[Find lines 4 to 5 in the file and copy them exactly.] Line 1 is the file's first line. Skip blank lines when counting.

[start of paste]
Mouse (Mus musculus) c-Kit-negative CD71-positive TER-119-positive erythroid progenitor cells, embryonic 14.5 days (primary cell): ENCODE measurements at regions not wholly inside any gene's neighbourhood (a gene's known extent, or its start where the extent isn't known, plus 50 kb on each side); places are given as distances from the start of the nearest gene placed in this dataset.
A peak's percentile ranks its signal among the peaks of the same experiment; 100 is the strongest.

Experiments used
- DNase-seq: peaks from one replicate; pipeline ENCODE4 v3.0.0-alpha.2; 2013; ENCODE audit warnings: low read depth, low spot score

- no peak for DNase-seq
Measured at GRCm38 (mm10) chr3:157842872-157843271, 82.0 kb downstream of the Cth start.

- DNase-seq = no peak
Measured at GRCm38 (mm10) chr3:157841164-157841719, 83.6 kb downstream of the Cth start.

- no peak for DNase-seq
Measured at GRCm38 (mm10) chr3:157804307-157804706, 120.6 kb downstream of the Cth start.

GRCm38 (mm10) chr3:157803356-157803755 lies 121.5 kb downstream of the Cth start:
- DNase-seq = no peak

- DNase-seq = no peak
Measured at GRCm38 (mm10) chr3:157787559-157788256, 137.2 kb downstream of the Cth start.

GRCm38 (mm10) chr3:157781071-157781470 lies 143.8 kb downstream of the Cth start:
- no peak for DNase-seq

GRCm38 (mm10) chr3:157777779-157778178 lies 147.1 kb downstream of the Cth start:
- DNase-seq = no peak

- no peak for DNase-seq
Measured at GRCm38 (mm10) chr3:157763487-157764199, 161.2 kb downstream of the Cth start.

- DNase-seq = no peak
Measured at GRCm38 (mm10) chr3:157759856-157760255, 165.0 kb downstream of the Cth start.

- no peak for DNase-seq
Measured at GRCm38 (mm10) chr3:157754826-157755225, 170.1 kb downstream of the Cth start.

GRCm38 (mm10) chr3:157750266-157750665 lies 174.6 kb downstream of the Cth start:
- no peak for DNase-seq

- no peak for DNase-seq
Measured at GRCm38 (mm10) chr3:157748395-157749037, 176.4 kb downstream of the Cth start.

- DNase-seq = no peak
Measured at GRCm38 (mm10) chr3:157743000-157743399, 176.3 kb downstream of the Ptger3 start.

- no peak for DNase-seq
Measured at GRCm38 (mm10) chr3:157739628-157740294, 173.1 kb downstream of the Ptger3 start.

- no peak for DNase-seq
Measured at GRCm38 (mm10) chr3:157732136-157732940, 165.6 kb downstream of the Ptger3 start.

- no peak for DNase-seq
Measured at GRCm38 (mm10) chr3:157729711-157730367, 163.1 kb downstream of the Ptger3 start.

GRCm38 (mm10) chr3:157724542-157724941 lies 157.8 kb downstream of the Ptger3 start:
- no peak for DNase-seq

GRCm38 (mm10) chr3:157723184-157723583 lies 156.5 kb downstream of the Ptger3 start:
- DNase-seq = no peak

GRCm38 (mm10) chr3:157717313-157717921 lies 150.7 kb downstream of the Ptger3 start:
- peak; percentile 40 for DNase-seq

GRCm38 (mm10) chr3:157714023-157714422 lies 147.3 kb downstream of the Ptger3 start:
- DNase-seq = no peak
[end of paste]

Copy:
- DNase-seq: peaks from one replicate; pipeline ENCODE4 v3.0.0-alpha.2; 2013; ENCODE audit warnings: low read depth, low spot score

- no peak for DNase-seq